How to Reach Your Target Audience (Marketing for Authors)

Attract Pic

Does it seem like your book is one needle in a haystack?

Just tossing another needle into the haystack isn’t the best way to get your book discovered and read. You have to reach your target audience.


There are two ways to reach your target audience:

  • Attract your target audience to you.
  • Find and interact with your target audience.

(1) How to attract your target audience

(1a) What will bring your target audience to you? Valuable content.

Think about what your target audience wants. Such content can attract your target audience to you.

Content may include writing in the form of knowledge or entertainment, images, songs, or video, for example. The most important thing about content is that it must be highly relevant for your specific target audience. (You can supplement your main content with other things, but if you lack content that’s a good fit for most of your target audience, then it won’t serve its purpose.)

It’s easier to develop content for most nonfiction books. Your book provides information or skills, so you can draw in your target audience by supplementing this with additional content.

You can also attract a target audience effectively for fiction, but you have to be more creative and it may require more thought. The better you know your target audience and can gauge their interests, the better you can provide content relevant for them.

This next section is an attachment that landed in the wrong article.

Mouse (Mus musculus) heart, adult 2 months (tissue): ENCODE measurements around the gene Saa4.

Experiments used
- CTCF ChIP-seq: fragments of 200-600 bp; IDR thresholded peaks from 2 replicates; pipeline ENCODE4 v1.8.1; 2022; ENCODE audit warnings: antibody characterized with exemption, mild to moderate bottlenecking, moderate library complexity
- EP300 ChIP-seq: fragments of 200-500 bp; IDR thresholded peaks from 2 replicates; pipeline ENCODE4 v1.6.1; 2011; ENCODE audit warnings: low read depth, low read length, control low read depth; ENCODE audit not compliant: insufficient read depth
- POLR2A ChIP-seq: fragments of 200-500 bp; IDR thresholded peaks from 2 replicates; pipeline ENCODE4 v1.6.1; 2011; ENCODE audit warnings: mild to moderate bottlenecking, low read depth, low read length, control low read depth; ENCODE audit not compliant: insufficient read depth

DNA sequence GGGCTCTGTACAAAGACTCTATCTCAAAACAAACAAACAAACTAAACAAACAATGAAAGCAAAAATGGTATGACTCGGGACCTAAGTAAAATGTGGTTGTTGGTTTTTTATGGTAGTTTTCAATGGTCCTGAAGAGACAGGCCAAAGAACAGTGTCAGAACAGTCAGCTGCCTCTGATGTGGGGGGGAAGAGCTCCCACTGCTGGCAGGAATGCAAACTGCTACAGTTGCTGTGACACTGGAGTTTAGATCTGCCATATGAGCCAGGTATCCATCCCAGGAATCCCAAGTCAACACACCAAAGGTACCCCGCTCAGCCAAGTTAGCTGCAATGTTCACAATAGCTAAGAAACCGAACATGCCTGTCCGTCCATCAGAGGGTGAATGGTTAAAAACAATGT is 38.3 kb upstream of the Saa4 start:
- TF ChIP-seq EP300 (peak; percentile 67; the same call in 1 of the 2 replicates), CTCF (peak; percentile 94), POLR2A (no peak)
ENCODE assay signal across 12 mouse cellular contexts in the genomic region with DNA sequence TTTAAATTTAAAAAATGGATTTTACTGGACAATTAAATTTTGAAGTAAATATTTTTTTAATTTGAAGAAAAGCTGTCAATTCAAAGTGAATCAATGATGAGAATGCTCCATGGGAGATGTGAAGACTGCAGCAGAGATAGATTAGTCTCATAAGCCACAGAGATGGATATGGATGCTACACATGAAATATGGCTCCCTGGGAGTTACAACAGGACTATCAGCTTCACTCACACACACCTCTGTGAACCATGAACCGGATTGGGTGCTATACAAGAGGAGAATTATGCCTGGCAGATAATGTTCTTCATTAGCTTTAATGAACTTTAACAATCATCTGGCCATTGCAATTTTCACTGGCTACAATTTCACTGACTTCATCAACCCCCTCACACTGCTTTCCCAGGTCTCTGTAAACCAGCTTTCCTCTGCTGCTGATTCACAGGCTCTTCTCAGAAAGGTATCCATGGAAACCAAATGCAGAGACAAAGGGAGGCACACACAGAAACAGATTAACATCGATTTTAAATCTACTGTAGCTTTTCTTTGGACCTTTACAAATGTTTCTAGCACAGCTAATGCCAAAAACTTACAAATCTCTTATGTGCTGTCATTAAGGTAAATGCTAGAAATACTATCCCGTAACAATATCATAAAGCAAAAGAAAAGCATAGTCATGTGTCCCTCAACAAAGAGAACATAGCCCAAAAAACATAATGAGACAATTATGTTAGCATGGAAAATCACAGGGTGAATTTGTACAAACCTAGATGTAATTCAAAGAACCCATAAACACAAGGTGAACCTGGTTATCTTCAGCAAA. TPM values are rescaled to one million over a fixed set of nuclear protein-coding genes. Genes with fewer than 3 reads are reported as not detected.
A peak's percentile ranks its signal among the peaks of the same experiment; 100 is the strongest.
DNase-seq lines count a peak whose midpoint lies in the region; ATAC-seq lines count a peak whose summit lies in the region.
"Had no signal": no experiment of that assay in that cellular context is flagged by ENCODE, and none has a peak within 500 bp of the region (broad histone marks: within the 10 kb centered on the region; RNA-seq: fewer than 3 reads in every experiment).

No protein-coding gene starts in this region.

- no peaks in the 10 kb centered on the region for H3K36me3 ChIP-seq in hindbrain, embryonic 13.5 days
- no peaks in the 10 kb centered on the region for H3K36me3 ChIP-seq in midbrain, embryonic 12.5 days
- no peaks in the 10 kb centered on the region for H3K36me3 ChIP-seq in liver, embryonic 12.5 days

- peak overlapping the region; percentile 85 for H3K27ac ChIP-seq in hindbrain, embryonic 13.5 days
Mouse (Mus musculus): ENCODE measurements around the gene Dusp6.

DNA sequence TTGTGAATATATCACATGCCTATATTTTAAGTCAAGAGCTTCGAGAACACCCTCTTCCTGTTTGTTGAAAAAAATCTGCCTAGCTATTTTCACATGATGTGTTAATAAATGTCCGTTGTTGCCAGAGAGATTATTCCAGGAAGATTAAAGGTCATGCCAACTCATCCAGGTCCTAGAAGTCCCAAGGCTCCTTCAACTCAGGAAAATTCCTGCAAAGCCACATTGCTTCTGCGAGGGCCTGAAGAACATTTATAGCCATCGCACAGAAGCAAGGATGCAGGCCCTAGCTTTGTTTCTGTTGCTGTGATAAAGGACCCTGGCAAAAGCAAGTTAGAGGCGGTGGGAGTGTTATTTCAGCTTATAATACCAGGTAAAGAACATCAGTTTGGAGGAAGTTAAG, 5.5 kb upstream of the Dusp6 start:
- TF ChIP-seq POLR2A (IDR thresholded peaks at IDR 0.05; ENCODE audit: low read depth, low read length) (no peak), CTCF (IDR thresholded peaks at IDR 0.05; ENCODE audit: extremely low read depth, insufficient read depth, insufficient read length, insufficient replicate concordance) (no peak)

There may be a nonfiction topic from your fictional work that’s relevant for your target audience. For example, if the book strongly relates to some sport, people who enjoy that sport may be interested in your book. If your story takes place mostly in one city, people from that city may like your book. If the book involves a particular culture, use this to help reach your target audience.

(1b) How do you use content to attract your target audience?

One way to do this is with an online platform.

Your online platform includes all of your online activities where you provide valuable content that is relevant for your specific target audience.

The main component of your online platform should be a website.

A website that just features your books or describes you isn’t likely to attract your target audience – unless perhaps you’re famous. There has to be valuable content on your website that will draw your potential readers in.

One problem with blog and social media posts is the difficulty in searching through older posts. The structure of a website organized into pages can make it easier to find information.

If the few most recent blog or social media posts aren’t quite what someone is looking for, the person will just pass on it. When someone sees a website with plenty of resources nicely organized, there is a much greater chance that something will be of interest. Also, a nice resource is more likely to be recommended – which helps to spread the word among the target audience.

You can make a blog look very much like a website. If it mostly contains sequential posts, it’s just a blog. If there is also content organized so it’s easy for the target audience to navigate, then it’s much more than a blog.